A prominent New York journalist takes a taxi to a swanky downtown party and spots her elderly mother rooting through a dumpster. Afraid to be recognized by her homeless mother and to have her secret exposed should another party guest see the reunion, the journalist retreats to the comfort of her Park Avenue home. Later, propelled by guilt, she contacts her mother and admits her cowardice. "You're way too easily embarrassed," says the mother. "Your father and I are who we are."

It may sound like fiction, but it is the opening scene of The Glass Castle, a memoir written by Jeannette Walls, whose journalistic résumé includes New Yorkmagazine, Esquire, GQ and, currently, MSNBC. For two decades, Walls tried to hide her story about growing up with a charismatic yet alcoholic father who gave his children stars from the heavens in lieu of Christmas presents, and preferred working on a gold-mining device to holding down a steady job. Meanwhile, her individualistic mother called herself an "excitement addict" and preferred painting and writing to providing for the family.

"When I was writing this book, I kept wondering, 'Who the heck is going to care about this pathetic kid and her wacky family?' " Walls told PW. "But the response has just bowled me over." When The Glass Castle is published by Scribner on March 1, it will be riding high on word-of-mouth buzz among booksellers and the media, which the publisher started cultivating long before ARCs were ready.

"From the very beginning, I'd take 10 pages to a meeting and everyone wanted the whole thing," said Nan Graham, Scribner's editor-in-chief, who has edited Frank McCourt and Mary Karr. "So we bound up some manuscripts and started sending them around in-house and then out to others." When Victoria Skurnick, editor-in-chief of the Book-of-the-Month Club, received hers, she read it in one night. "I want to give it to every person I met," she said That seems to be the reaction from many early readers.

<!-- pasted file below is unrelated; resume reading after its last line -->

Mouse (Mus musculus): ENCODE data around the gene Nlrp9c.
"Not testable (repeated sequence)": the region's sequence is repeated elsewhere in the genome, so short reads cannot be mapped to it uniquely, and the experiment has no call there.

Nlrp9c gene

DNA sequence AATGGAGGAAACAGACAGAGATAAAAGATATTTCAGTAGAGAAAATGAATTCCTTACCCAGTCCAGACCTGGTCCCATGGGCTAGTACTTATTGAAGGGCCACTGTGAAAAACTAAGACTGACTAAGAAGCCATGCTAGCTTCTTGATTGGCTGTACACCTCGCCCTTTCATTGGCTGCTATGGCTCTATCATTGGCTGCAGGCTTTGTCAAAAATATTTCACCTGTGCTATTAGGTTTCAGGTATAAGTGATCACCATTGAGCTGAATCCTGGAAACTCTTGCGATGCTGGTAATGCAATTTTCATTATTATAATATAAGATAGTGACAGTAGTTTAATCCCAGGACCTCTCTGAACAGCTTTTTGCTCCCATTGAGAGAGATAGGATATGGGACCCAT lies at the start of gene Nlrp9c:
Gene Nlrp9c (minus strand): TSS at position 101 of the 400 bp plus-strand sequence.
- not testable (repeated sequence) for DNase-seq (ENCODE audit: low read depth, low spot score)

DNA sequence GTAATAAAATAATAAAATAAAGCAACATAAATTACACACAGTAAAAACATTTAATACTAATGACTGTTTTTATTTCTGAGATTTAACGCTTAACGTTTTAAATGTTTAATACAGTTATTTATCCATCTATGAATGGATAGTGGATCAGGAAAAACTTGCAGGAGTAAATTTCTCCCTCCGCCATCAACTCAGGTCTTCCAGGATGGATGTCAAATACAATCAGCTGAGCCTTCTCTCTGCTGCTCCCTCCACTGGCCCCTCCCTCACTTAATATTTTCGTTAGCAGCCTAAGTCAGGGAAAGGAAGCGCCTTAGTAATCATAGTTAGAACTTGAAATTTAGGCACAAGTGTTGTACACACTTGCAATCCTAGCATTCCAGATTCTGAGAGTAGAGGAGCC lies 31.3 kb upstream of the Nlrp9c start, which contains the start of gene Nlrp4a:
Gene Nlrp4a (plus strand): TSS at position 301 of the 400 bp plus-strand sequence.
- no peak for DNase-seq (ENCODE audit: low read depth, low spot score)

In addition to BOMC, the Literary Guild, Quality Paperback Book Club and Inside/Out book clubs have selected The Glass Castle, which is a March Book Sense pick as well. Vanity Fair, Elleand Entertainment Weekly have committed to features around the pub date. And a Primetime Livesegment on The Glass Castle will air next month. Scribner has already gone back to press after a 40,000 first printing, for 5,000 more copies.

"You don't always see this kind of media associated with a memoir," observed Edward Ash-Milby, memoir and biography buyer at Barnes & Noble, where The Glass Castle will be featured prominently at the front of its stores nationwide. Ash-Milby said he was taken by the book's "knock-out beginning" and has found that the book elicits a very strong response from everyone he gives it to. "A lot of people might have found [Walls's parents] neglectful," said Ash-Milby. "But they were also following their bliss and taking their children with them."

At Big Hat Books in Indianapolis, owner Elizabeth Houghton Barden described The Glass Castle as a cross between Sylvia Nasar's A Beautiful Mind and All Over but the Shoutin' by Rick Bragg. "It's going to make an amazing book club book," she said, tossing out sample questions such as: What is artistic freedom and does it come above responsibility to family? What do parents owe children and what do children owe parents? Is homelessness a choice? "It is just written in such spare, clean, exceptional prose," added Barden. "I loved that she was without judgment and I think that is what makes it so special."

"I wouldn't be surprised if movie rights are next," said Jamie Layton, manager of Ducks Cottage in North Carolina's Outer Banks, echoing the Hollywood Reporter, which predicted rights for this "movie-ready memoir" would sell before the books hit the shelves. No news at press time, but tick tock.